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May 23, 2017


Comprehensive FBA


A comprehensive Functional Behavioral Assessment (FBA) is used for students that are identified as exhibiting problem behavior(s) that are prolonged, intense,  and that adversely affects the student’s performance.


A FBA is a systematic approach to collecting data that supports a theoretically and empirically sound understanding of why behavior occurs. A FBA also identifies the relationship between a skill deficit or performance problem and the environmental variables that contribute to its occurrence.


Once these contributing factors are identified, these relationships become the focus of interventions. The FBA is used to develop a Behavior Support Plan (BSP) or Behavior Intervention Plan (BIP). These terms are synonymous. A BSP is a comprehensive plan that details the function-based interventions and supports that will be provided to the student.


Steps for Conducting a Comprehensive FBA:


•Conduct in-depth interviews with teachers, parents, and the student (if   



•Use the interview to identify Setting Events, Antecedents, Consequences, and

  Function of the student's behavior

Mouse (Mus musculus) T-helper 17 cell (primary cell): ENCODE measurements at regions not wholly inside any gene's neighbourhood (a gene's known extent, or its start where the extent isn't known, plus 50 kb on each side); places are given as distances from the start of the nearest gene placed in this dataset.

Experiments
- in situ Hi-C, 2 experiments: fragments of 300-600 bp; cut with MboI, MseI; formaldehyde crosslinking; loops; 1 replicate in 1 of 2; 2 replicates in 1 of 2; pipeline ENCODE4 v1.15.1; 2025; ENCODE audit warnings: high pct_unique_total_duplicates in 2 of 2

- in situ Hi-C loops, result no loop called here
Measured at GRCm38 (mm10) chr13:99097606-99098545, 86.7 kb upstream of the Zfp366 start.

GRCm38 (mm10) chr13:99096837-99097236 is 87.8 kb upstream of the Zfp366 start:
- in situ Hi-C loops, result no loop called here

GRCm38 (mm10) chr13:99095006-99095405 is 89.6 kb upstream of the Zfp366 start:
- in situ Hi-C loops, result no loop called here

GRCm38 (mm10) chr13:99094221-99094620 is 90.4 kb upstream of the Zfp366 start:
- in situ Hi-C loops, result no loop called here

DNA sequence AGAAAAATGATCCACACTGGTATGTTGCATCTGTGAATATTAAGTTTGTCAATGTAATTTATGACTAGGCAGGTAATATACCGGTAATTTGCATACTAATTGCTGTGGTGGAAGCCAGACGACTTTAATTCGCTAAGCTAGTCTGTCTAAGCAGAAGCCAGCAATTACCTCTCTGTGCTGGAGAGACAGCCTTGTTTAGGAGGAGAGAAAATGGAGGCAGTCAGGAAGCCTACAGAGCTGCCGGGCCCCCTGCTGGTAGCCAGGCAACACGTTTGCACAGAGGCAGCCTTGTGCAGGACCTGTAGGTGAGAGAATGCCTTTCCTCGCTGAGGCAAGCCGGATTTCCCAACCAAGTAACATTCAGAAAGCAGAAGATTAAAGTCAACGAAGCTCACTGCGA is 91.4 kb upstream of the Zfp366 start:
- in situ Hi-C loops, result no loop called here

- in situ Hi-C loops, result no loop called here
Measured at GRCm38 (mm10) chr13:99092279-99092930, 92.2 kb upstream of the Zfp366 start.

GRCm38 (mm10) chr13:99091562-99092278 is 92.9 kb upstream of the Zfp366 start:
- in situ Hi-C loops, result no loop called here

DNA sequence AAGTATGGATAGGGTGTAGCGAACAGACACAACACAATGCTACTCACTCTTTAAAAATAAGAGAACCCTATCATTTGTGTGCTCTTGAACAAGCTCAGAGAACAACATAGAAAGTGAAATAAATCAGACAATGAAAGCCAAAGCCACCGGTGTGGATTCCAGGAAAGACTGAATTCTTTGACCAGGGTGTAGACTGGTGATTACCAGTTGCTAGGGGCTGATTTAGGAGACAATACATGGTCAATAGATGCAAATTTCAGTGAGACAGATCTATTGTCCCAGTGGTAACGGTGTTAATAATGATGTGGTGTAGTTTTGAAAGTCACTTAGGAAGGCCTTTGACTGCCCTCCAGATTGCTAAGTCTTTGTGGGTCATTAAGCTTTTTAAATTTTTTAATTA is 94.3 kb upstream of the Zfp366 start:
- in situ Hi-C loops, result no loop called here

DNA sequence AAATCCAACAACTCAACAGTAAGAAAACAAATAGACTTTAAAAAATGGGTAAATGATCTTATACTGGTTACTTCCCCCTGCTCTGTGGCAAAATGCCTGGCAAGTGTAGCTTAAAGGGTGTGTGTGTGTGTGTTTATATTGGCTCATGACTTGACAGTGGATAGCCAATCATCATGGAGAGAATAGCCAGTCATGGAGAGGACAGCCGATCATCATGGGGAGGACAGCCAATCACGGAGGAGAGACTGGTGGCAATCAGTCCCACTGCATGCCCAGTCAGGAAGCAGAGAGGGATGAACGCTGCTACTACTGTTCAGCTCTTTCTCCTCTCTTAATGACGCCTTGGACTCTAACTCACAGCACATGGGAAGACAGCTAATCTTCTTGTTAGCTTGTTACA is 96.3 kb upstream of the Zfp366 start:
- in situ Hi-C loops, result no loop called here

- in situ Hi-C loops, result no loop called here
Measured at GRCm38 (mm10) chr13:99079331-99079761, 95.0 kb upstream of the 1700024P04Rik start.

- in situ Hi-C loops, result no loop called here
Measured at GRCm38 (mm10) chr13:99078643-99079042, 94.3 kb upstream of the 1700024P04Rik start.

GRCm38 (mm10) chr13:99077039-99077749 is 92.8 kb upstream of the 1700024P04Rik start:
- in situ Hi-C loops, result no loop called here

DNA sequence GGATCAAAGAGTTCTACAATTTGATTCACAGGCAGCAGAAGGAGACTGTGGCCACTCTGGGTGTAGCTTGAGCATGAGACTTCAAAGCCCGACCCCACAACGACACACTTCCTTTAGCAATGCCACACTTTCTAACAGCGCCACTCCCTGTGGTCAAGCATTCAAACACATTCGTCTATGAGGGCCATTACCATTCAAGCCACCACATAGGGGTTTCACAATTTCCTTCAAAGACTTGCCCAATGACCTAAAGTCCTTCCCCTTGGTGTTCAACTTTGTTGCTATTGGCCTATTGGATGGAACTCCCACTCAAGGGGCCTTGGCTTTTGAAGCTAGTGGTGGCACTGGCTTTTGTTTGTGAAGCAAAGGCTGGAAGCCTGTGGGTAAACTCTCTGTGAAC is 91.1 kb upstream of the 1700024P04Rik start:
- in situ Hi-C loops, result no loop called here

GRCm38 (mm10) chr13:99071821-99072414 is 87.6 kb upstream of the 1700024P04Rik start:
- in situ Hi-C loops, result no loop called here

•Formulate an initial summary statement about the setting events, antecedents,  

  consequences and function of the student's behavior


•Conduct direct observations of the student's behavior in multiple settings and at 

  different times of the day


•Formulate your final summary statements by integrating the information from

  both the in-depth interviews and the direct observation data


The final summary statement should contain an accurate picture of the what events (distant and immediate) trigger the manifestation of the behavior and how the consequences or the response to the inappropriate behavior helps to maintain its occurrence. It should also include a hypothesis about about why the student engages in the inappropriate behavior.


The final summary statement will then be used as to construct a the BSP.  Every problem identified in the final summary statement should be addressed in the BSP with plan of action. This includes addressing setting events, antecedents, maintaining consequences and the function or reason for the student's behavior.


IDEA legislation required that FBAs are conducted for students whose behavior impedes their learning. A basic, preliminary FBA may be conducted for any student exhibiting problem behaviors that restrict his/her ability to access the general education curriculum. The comprehensive FBA is commonly included as a tier 3 support within the PBIS model for students who need the most intensive emotional, social, and behavioral supports.



McIntosh, K., & Av-Gay, H. (2007). Implications of current research on the use of

         functional behavior assessment and behavior support planning in school   

         systems. International Journal of Behavioral and Consultation Therapy, 3(1)  



Miltenberger, R.G. (2012). Behavior modification:  Principles and procedures (5th

            ed.). Pacific Grove, CA:  Thomson/Wadsworth.


Regan, K. S. (2009). Improving the way we think about students with emotional    

        and/or behavioral disorders. TEACHING Exceptional Children, 41
(5), 60-65.


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